Increasingly, hospitals and other healthcare services such as Addiction Recovery and Rehab programmes are struggling to find Clinical Psychologists in the UK. There are multiple reasons behind this issue, including a nationwide shortage of qualified professionals, a lack of funding for training psychologists with numerous Counselling Psychology Doctorate programmes discontinued across the country, the lengthy qualification process for students and a rise in mental health issues, particularly after the pandemic.
Here at RESET we can offer you advice on how to hire Psychologists and, more importantly, we can teach you how to keep them. Just email us at firstname.lastname@example.org and our team of experts will guide you and answer any questions.
With an insufficient number of psychologists to meet the increasing demand, there is a significant stress on both patients and healthcare providers. The quality of care is being compromised with 44% of psychologists considering their current workload unmanageable.
Recruitment agencies themselves are also struggling to find and hire clinical psychologists, with some agencies going as far as to offer cash rewards in exchange for referrals from the general public.
Additionally, there is no pipeline of recruitment of these professionals with hospitals and the NHS relying solely on recruitment agencies and informal networking.
There is an increasingly higher demand for psychologists and a shortage of professionals
The rise in mental health difficulties makes it hard to hire psychologists as the demand outpaces the supply of qualified professionals. It becomes challenging for organizations and healthcare providers to hire enough psychologists to meet the growing needs.
Even before Covid-19, 1.5 million people in the United Kingdom in 2019 were referred to therapy for anxiety and depression across the NHS. Following the pandemic, there was a massive rise in those numbers which placed even more pressure on psychological services.
The increased demand for psychologists may result in a more competitive job market. Organizations and healthcare facilities seeking to hire psychologists may need to offer attractive compensation packages and benefits to attract and retain qualified professionals.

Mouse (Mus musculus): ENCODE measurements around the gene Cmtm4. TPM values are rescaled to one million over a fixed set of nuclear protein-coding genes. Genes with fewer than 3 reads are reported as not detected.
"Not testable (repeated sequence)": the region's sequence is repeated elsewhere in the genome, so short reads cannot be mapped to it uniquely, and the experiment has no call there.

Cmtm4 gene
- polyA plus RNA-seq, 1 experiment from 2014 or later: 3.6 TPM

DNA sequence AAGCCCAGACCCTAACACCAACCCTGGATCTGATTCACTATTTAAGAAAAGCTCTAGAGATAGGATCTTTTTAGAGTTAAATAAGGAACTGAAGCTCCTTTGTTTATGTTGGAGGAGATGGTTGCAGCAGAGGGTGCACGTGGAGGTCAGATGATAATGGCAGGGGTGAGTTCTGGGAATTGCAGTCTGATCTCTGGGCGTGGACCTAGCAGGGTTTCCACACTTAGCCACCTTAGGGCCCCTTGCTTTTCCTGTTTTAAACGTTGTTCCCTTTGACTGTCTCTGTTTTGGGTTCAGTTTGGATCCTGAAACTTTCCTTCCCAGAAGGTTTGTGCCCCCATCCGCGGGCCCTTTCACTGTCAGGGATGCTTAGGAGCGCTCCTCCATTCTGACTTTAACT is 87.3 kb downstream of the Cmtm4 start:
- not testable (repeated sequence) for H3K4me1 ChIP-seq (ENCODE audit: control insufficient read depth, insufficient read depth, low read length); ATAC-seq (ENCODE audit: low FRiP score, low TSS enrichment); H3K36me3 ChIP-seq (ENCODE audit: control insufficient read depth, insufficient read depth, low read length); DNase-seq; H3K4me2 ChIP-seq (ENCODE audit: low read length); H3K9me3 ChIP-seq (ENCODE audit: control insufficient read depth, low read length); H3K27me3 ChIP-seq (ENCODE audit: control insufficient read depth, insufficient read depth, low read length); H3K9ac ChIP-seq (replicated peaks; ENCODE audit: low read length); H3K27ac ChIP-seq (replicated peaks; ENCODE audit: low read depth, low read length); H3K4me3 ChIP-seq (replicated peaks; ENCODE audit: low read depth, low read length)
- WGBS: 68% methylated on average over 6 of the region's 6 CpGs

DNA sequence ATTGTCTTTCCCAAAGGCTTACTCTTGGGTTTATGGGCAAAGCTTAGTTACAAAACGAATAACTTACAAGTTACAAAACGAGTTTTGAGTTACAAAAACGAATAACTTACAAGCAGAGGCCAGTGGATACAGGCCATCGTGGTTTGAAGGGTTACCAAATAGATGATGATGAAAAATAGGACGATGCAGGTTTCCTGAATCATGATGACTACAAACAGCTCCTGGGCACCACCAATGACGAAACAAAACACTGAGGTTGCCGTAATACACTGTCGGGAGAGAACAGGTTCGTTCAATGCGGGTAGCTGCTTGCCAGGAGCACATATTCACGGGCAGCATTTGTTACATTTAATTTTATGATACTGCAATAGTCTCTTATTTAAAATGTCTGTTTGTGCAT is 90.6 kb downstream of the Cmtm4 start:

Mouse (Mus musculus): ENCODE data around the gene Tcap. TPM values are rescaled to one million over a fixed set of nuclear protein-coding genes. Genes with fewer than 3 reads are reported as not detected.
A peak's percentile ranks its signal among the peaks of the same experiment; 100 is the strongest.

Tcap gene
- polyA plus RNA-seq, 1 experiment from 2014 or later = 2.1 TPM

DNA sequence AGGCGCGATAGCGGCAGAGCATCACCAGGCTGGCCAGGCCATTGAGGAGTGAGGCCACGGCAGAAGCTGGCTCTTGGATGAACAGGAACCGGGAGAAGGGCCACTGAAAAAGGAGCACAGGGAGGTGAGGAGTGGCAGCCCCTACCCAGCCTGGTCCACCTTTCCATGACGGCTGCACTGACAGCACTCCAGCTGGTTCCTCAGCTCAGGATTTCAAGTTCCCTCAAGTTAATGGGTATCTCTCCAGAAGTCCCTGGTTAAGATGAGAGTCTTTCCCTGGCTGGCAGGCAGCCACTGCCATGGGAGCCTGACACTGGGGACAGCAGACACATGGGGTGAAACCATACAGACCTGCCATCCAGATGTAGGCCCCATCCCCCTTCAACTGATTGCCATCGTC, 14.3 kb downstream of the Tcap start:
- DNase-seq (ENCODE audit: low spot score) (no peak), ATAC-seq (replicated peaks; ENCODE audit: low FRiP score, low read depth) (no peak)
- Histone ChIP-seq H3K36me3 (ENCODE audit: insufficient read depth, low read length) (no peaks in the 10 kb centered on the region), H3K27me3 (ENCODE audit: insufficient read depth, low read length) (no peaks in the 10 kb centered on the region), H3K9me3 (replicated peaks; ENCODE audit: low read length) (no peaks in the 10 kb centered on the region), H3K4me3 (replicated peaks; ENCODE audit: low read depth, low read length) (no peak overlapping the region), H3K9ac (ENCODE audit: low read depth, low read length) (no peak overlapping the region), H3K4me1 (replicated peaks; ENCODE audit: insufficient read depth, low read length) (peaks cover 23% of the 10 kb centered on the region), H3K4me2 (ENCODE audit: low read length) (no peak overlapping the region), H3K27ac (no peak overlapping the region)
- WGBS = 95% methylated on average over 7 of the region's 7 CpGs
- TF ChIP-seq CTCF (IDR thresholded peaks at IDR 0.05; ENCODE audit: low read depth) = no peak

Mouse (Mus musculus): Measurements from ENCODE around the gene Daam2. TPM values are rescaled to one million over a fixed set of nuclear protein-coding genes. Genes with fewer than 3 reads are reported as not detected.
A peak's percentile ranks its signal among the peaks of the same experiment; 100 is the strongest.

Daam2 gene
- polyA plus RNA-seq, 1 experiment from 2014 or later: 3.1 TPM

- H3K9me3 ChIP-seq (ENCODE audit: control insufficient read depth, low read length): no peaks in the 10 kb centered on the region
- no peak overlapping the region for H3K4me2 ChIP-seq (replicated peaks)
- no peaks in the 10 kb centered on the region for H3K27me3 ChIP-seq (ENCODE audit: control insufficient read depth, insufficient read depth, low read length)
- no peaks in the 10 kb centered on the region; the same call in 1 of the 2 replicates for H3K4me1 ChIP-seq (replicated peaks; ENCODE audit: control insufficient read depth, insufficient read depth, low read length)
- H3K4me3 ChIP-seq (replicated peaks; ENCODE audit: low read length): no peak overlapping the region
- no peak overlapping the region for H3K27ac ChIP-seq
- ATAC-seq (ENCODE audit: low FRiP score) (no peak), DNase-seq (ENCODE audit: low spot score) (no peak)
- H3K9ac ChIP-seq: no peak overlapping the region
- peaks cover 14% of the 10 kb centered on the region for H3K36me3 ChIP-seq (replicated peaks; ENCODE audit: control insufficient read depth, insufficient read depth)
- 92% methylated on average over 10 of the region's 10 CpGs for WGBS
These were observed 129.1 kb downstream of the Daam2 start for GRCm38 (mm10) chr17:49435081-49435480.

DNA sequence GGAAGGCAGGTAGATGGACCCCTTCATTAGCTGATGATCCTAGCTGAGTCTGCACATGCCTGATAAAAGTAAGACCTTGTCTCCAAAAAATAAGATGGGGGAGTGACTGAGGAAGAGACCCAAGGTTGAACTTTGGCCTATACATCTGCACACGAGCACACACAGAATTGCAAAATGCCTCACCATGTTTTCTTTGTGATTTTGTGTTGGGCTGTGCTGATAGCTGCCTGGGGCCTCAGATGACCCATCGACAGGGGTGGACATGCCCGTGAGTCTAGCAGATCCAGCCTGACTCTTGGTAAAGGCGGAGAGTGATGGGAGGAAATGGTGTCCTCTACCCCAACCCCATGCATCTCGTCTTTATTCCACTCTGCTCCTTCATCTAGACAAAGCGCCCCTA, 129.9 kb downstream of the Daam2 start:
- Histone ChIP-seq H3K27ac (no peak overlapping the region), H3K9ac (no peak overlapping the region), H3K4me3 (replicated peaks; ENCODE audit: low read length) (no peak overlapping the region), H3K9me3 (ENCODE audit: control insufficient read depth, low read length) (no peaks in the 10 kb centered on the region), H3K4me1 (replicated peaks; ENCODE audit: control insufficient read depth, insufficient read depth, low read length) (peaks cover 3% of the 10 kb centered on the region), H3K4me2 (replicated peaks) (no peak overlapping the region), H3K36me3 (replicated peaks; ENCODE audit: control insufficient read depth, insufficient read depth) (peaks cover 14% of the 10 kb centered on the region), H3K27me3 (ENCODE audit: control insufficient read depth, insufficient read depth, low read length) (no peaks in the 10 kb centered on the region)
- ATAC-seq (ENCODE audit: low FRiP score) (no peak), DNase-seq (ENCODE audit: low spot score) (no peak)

Dr Adrian James, the president of the Royal College of Psychiatrists states “The high number of people struggling as a result of the pandemic paired with the historic mental health backlog, have created a perfect storm.”
Despite this ‘perfect storm’, staff numbers within the mental health sector have increased by only 1% a year, leading to the issue of underfunding of psychologist training.
Funding prioritises Physical Health over mental health when we should be focusing on both
Historically, mental health services have received less funding compared to physical health services. That happens due to stigma, which leads to misconceptions and discrimination.
Society has often viewed mental health as a personal weakness rather than a legitimate health concern, which has influenced funding priorities. Additionally, physical health issues are often more visible and immediate in their impact, leading to a greater sense of urgency and demand for funding.
Physical health problems can result in higher healthcare costs, such as surgeries, medications, and specialized treatments. These costs may be more visible and tangible, making it easier for policymakers and funding bodies to allocate resources accordingly.
Although efforts have been made to address this disparity in recent years, it remains a challenge to bridge the gap fully. It is essential that we move towards a more holistic approach as an individual’s physical, psychological and social well-being are equally important in creating long-lasting change.
Traditional talking therapies are not adequately able to tackle the underlying issues associated with mental health disorders including addiction. We must integrate psychological therapy with somatic and environmental interventions into healthcare services.